Industrialist Rajiv Bajaj has said that the idea of demonetisation itself is wrong
Rahul Dass | February 17, 2017
Post-demonetisation, cash did the Houdini vanishing trick at ATMs. With currency notes playing hide and seek, life was sheer misery. Things improved a bit, but the situation is back to square one. The ATMs are running dry, yet again.
Rajiv Bajaj, scion of the family that makes hugely popular two-wheelers, hit the nail on the head when he said: “If the solution or the idea is right, it will go like a hot knife through butter. If the idea is not working, for example demonetisation, don’t blame execution. I think your idea itself is wrong.”
He was clearly frustrated with the scrapping of Rs 500 and Rs 1,000 currency notes on November 8 that triggered a huge crises and forced people to stand in serpentine queues for long hours.
When a business honcho speaks, it is time to listen carefully.
“If your innovation in the country depends on government approval or judicial process, it will not be a case of ‘Made in India’, but ‘Mad in India’. After five years, we are still waiting for permission to sell our four-wheeler in the country,” he said.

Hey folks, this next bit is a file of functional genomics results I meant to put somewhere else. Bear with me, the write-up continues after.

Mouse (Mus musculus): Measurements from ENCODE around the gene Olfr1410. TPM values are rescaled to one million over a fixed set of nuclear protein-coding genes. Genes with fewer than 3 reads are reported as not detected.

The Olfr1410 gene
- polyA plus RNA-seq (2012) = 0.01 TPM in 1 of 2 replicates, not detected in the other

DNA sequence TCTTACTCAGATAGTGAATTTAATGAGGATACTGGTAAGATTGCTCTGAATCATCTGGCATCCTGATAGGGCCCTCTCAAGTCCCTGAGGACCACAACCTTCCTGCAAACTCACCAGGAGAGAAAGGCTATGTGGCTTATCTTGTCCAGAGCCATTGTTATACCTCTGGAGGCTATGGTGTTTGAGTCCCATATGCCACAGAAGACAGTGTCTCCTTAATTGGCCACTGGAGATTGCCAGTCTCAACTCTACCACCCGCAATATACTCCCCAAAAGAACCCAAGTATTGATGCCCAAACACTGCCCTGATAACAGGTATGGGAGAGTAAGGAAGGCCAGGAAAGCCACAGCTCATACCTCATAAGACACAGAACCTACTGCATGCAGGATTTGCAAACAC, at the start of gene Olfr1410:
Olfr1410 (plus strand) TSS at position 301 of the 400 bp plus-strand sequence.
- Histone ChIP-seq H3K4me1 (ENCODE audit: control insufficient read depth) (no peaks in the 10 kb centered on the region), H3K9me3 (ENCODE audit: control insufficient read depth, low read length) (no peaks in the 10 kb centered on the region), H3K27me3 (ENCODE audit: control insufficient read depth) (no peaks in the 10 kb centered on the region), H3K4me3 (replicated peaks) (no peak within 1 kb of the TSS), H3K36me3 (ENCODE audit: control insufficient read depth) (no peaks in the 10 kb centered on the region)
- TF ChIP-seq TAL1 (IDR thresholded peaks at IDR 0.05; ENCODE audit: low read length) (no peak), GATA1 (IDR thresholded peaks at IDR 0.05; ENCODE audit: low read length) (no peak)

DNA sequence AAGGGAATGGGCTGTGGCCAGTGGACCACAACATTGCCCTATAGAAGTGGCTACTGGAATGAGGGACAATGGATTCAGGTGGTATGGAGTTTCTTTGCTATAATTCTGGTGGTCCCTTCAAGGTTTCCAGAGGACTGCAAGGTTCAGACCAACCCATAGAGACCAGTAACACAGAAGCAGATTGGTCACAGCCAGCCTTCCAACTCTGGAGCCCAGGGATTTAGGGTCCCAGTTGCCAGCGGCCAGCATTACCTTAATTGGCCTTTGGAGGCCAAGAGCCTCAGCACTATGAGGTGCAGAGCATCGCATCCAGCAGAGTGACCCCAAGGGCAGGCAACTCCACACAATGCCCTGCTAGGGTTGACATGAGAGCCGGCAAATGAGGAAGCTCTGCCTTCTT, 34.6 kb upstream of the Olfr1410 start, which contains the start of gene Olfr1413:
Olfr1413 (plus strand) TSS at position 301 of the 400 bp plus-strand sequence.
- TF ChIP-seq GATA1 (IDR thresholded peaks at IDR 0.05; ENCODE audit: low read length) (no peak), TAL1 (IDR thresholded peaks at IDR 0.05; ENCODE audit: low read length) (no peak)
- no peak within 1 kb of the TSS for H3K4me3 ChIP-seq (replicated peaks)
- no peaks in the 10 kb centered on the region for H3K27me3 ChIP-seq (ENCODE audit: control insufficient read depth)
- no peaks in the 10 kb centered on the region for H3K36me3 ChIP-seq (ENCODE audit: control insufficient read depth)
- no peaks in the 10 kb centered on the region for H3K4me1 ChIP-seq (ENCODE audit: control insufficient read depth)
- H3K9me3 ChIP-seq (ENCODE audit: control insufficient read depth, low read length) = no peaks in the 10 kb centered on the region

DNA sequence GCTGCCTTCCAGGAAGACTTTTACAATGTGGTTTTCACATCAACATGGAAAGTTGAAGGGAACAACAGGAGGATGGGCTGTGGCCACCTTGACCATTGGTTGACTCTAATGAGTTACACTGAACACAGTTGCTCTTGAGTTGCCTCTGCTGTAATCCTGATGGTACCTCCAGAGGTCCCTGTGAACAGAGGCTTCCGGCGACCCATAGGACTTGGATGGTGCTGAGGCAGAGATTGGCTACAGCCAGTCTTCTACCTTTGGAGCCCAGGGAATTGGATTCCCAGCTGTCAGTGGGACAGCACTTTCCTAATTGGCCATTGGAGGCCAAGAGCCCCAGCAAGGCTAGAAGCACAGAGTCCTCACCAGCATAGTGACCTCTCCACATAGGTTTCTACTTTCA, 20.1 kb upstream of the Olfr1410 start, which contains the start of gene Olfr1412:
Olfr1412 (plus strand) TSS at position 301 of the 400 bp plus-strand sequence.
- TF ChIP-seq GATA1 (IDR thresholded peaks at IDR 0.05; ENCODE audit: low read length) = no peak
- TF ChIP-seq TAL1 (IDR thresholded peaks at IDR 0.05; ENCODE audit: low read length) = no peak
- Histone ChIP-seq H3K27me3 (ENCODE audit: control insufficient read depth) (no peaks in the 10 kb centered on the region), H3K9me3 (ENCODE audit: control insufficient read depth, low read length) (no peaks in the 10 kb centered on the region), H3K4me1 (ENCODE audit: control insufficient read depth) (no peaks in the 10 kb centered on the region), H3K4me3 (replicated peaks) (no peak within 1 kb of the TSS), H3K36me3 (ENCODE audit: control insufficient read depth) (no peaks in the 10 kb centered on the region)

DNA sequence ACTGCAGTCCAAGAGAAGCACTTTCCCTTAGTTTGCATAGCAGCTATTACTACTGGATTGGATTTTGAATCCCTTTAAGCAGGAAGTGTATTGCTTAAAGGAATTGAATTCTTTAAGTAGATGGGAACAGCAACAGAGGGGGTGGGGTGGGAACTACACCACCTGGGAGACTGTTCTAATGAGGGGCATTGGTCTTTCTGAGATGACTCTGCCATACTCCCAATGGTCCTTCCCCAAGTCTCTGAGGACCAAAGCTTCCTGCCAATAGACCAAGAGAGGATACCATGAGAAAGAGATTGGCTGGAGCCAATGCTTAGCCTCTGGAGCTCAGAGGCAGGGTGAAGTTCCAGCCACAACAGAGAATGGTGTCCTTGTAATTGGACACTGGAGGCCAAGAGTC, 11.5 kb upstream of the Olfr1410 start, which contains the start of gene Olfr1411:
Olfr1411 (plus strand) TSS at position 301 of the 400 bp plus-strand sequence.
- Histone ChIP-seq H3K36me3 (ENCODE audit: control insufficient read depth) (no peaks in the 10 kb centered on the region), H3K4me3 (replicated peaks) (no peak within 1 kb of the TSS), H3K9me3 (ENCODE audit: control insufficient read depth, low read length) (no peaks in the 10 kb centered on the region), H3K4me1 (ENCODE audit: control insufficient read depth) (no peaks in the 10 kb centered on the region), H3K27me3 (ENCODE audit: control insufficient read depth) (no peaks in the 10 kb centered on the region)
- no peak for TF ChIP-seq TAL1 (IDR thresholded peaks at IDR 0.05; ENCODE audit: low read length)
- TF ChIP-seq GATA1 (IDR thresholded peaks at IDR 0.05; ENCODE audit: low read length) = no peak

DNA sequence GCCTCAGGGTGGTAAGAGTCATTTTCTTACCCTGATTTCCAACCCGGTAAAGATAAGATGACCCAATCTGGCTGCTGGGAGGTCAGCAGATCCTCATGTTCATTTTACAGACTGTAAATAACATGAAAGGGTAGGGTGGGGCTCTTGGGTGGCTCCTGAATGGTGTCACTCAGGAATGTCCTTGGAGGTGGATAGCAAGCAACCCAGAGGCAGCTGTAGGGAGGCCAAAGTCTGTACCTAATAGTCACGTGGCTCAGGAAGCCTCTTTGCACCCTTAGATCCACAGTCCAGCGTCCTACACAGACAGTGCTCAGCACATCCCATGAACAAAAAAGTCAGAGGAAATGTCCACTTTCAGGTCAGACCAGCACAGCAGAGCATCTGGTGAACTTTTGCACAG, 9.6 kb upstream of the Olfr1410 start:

Bajaj has a good reason to be worried. Following demonetisation, the sale of vehicles, including two-wheelers, went south. Bajaj Auto’s total domestic sales were down, something Rajiv Bajaj must be finding hard to digest.
He has given a voice to millions who have been wondering for the past few weeks, why demonetisation. The promise of flushing out black money was a dud. The goal posts were shifted. The idea was to turn the country into a cashless society. That too did not happen.
The queues at the cash just show that people still want to use cash, a perfectly valid currency. If the government is finding this hard to understand, then let the top politicians and officials stand in the queue at ATMs to help them understand why the common person is upset with demonetisation.
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Any VVIP up for it.
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